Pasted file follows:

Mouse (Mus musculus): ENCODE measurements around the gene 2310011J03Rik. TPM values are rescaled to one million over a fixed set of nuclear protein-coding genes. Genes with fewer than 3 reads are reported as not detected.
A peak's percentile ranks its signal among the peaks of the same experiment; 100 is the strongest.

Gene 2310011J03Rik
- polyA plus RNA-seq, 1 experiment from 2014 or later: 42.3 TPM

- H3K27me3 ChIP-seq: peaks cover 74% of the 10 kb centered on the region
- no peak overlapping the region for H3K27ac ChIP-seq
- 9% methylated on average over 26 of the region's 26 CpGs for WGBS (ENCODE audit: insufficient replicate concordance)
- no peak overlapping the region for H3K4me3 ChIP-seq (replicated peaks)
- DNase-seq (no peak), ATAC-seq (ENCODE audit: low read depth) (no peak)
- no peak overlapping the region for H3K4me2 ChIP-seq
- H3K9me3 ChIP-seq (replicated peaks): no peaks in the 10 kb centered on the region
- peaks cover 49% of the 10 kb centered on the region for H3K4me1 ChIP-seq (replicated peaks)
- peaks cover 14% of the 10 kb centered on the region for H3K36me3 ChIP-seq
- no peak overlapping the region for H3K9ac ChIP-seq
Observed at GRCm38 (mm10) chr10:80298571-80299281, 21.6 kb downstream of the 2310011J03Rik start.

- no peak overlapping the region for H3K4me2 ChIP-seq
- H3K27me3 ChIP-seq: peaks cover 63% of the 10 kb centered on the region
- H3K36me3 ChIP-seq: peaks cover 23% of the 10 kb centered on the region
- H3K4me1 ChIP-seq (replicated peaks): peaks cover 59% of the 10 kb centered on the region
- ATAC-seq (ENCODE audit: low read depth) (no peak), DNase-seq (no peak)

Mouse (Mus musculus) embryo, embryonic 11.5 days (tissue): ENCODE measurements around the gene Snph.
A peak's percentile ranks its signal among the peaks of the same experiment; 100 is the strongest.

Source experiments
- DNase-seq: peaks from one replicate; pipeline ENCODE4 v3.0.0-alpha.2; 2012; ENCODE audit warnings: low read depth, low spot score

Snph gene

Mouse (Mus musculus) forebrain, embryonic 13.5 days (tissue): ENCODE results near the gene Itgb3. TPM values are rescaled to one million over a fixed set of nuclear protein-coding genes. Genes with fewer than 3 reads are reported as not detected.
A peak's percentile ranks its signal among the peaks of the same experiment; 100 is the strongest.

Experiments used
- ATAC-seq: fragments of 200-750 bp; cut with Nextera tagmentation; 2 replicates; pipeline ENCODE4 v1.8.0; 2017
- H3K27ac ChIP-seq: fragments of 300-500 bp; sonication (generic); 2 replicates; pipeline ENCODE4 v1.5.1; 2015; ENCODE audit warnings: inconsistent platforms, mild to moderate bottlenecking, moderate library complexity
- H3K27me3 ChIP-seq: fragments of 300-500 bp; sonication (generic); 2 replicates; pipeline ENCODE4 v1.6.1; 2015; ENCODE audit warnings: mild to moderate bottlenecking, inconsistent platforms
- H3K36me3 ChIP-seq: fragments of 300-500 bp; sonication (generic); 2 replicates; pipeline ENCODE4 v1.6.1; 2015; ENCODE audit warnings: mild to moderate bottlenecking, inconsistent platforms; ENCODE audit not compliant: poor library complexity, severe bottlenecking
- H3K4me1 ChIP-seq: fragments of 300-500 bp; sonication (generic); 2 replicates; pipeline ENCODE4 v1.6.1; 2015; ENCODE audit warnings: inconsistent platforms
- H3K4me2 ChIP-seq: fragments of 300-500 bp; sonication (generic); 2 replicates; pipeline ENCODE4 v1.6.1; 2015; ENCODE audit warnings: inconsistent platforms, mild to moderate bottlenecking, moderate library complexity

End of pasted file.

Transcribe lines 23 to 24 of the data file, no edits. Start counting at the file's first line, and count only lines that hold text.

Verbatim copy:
Source experiments
- DNase-seq: peaks from one replicate; pipeline ENCODE4 v3.0.0-alpha.2; 2012; ENCODE audit warnings: low read depth, low spot score